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Donald Trump’s Impact on US Latin American Relations

By: David Unsworth - @LatinAmerUpdate - Jan 24, 2017, 1:08 pm

With the January 20 inauguration of Donald Trump, much of the world is holding its breath. Trump represents perhaps the first president in American history who is truly not beholden to typical interests groups, party structures, or governmental institutions. He won the presidency almost in spite of the Republican Party, not because of it.

Thus, when analyzing the implications of Trump for Latin America, or the world in general, all bets are off. What the Republicans have advocated in the past is not necessarily indicative of Trump’s line of thinking.

Take Cuba, for example. Following Obama’s two year thaw in US Cuba relations, Trump has stepped in and claimed (assuming the mantle of world class negotiator) that Obama gave away too much. He has vowed to take a hard line against the Raul Castro regime. It is likely that this will entail policy changes regarding the trade embargo, diplomatic relations, and tourism.

Free trade was an issue that divided both parties in 2016. Trump took the most hard line anti-trade line in modern history, promising to revisit and renegotiate the trade pacts that a generation of presidents, both Republican and Democrat, have enacted. First up, he will meet with Justin Trudeau and Enrique Pena Nieto to renegotiate NAFTA, in a move that is certain to have earth-shattering reverberations for the Mexican economy. Trump’s potentially protectionist measures have also concerned major trading partners like Argentina’s Mauricio Macri.

Finally, immigration and border security are certain to loom large in US Latin American relations.

Trump has promised to build a border wall and make Mexico pay for it, although such a move would obviously have to be through indirect means.

He has also pledged to immediately begin to deport illegal immigrants who have been convicted of crimes in the United States. With regard to mass deportations of the status of the so-called “Dreamers”…it really remains to be seen the degree to which Trump’s hard line rhetoric will correspond to his official policies.

With Trump only one thing is certain: The Bush/Clinton/Obama world order is going to be thrown out the window. For better or worse.

David Unsworth David Unsworth

David Unsworth is a Boston native. He received degrees in History and Political Science from Washington University in St. Louis, and subsequently spent five years working in real estate development in New York City. Currently he resides in Bogota, Colombia, where he is involved in the tourism industry. In his free time he enjoys singing in rock bands, travelling throughout Latin America, and studying Portuguese.

Why Governments Need Private Partnerships to Be Creative and Efficient

By: José Azel - Jan 24, 2017, 12:06 pm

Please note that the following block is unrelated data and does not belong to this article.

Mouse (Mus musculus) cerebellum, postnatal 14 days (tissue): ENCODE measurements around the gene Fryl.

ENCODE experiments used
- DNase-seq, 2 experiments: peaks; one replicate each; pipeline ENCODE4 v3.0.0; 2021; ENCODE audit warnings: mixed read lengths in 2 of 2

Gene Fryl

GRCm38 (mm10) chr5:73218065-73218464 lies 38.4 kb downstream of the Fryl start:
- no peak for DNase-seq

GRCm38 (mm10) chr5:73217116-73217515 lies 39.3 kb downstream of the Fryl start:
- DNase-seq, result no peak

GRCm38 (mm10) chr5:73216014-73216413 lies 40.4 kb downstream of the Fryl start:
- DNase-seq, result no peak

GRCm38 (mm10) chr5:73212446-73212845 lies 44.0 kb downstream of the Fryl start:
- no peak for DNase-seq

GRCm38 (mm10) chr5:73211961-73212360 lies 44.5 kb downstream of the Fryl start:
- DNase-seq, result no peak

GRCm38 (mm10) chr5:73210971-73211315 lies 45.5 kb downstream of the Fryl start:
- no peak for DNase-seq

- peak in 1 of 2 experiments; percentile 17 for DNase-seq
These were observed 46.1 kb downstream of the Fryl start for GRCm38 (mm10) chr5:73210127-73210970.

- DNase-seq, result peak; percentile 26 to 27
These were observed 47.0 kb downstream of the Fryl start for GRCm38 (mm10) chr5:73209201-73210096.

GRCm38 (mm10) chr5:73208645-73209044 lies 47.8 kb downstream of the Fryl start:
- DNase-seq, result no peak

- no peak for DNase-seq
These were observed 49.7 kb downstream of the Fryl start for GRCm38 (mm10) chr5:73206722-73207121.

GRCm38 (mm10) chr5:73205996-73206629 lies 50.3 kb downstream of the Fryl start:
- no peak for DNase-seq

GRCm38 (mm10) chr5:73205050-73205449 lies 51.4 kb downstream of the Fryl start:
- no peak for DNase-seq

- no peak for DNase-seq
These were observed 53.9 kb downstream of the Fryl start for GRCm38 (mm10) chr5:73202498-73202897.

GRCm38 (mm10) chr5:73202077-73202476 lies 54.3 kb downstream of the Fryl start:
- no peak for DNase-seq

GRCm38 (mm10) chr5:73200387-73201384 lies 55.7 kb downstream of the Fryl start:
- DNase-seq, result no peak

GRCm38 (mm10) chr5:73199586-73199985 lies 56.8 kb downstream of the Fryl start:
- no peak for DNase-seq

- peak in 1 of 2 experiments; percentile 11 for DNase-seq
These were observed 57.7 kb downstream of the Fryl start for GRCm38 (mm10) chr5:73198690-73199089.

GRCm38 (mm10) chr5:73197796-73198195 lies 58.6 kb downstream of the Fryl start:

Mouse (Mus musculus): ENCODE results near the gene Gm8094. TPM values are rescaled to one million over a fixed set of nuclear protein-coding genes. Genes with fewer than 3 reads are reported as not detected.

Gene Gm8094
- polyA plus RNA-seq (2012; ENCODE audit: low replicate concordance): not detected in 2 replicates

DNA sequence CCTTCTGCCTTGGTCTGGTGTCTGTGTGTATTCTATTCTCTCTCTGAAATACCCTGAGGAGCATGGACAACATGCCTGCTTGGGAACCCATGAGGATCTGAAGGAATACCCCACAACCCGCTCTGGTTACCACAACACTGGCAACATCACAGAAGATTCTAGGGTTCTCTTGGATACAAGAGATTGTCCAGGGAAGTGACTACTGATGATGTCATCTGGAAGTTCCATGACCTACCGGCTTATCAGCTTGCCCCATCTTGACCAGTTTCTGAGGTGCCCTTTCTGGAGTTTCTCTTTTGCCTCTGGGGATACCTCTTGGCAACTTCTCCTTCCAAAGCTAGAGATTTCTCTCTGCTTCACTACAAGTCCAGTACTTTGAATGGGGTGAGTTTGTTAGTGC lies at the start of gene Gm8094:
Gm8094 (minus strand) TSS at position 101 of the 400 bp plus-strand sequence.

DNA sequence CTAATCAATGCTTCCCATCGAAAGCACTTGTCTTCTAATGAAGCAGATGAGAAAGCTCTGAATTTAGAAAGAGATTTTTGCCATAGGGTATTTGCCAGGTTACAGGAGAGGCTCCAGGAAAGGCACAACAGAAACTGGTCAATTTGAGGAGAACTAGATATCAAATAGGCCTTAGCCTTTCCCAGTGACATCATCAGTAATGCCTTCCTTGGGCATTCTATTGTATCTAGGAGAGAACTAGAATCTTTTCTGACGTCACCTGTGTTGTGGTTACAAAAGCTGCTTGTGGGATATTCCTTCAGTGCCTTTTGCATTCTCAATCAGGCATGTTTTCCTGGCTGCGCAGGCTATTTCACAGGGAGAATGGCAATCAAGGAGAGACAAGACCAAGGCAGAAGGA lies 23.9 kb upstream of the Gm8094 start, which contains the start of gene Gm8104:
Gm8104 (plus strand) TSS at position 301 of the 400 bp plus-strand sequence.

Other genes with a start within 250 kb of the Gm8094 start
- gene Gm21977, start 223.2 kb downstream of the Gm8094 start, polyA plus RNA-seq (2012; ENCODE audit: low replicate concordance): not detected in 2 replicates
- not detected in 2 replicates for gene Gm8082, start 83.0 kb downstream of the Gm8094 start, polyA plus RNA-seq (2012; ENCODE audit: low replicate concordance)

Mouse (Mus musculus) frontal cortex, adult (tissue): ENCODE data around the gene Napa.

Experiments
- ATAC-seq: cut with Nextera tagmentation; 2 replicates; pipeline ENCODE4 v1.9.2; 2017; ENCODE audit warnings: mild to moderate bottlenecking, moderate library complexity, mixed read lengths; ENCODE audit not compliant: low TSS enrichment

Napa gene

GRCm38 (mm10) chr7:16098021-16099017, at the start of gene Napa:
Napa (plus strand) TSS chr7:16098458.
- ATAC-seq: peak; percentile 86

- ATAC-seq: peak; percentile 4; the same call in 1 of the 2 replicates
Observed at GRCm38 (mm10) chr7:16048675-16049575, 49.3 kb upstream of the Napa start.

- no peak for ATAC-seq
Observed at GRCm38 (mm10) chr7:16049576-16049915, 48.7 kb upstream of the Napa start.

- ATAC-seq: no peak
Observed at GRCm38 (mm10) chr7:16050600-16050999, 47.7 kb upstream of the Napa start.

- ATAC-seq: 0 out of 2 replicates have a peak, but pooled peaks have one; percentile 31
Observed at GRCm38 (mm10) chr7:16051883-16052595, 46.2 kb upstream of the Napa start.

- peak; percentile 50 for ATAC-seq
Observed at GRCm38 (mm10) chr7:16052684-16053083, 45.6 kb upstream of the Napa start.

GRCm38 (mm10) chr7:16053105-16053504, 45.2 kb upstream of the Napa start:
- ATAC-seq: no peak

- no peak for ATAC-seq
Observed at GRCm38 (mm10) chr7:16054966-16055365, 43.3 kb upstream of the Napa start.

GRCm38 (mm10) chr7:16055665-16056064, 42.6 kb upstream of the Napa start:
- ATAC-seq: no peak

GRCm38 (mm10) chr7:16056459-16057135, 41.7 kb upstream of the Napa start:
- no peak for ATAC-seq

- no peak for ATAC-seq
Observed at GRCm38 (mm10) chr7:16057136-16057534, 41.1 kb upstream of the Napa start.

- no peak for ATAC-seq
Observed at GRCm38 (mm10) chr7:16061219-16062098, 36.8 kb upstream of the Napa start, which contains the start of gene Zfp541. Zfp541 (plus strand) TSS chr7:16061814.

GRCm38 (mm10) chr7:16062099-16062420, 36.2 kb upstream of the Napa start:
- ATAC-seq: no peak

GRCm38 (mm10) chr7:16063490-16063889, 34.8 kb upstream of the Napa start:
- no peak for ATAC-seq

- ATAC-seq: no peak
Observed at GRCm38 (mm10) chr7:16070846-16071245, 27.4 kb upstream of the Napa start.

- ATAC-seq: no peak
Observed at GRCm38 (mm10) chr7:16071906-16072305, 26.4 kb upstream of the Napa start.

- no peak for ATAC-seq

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The City of Summit, New Jersey had a parking problem. It needed to accommodate commuters looking to park their cars at Summit’s Transit station for their daily train commute into New York City. At the train station there are 2,809 parking spaces which, on weekdays, are typically filled by 8:15 a.m., and the city needed 200 to 400 additional parking spaces to meet the daily demand. City officials considered converting an existing lot with 100 spaces into a structured garage with 400 spaces. The building project would cost around $10 million. Alternatively, officials looked into purchasing land for another surface lot of 100 parking spaces at a cost of $5 million to $7 million. Then, as reported by The Wall Street Journal, someone came up with a creative idea that solved Summit’s parking problem at an approximate cost of $1,670 per parking space per year. googletag.cmd.push(function() { googletag.display('div-gpt-ad-1459522593195-0'); }); The solution: the city is subsidizing local residents to get Uber rides to and from the train station thus eliminating the need for additional parking. The pilot program offers residents an opportunity to take Uber rides to and from Summit’s NJ Transit station at the cost of the $4 daily parking fee with the time savings benefit of not having to look for parking. Read More: Venezuelan President “Only Joking” About Offer to Release Political Prisoner Lopez The city underwrites the additional cost for each Uber ride for an estimated yearly expense to the city of about $1,670 per rider.  The program, which was originally limited to 100 residents, oversold before it started and is now adding names to a waiting list. My purpose in sharing this story, there are many others, is to spotlight how innovative governments can benefit from private/public partnerships by thinking outside their bureaucratic solutions box. On the other hand, governments that favor economic statism fail to benefit from the disruptive technologies that organically flow from entrepreneurship and free market activities. This is the case with some Latin American countries that though structurally democratic, are not, in practice, liberal democracies. Read More: Venezuela: Leopoldo Lopez Proposes Roadmap to End Dictatorship Political scientists use the term “liberal democracy” to encapsulate two discrete concepts. Generically, the term democracy refers to a system of government in which the citizens exercise power directly, or elect representatives to form a governing body. Liberal, as used in “liberal democracy” denotes a political philosophy of limited government  emphasizing the rule of law, an open society, the equal protection of human rights, civil rights, civil liberties, and political freedoms, freedom of speech, freedom of the press, freedom of religion, and free markets. But the narrative of some democratically elected, but illiberal governments is that liberal institutions- such as a free press and free markets- are obstacles to effective governance. In this view, liberal institutions undermine a government’s ability to promote the wellbeing of the citizenry and governments must act to restrict private economic activities, and consequently disruptive innovations such as Uber. As of this writing, Uber which books over one million rides each day worldwide, does not enjoy a legal framework in most of Latin America and has been vigorously, and sometimes violently, opposed by politically powerful labor unions throughout the region.  In Colombia, for example, Uber has been deemed illegal in Bogota, Barranquilla, Medellin, and Cali.  In Argentina, a court initially ordered authorities to take steps to halt the ride-hailing service's operations in Buenos Aires a day after Uber began services. The larger point is that the antipathy towards disruptive free market technologies works against the development of imaginative private/public partnerships that can be useful in addressing many of the region’s problems. It seems the political preference is for government controlled grandiose and unaffordable plans – like the expensive structured garage considered by the City of Summit-rather than for the people empowering technologies exemplified by Uber. To unleash the economic problem solving power of creative free market solutions, nations need to understand that it is not enough to elect its leaders democratically. Being a democracy is a necessary but insufficient condition. Economic prosperity flows from the full empowerment of individual freedoms promoted by liberal democracies.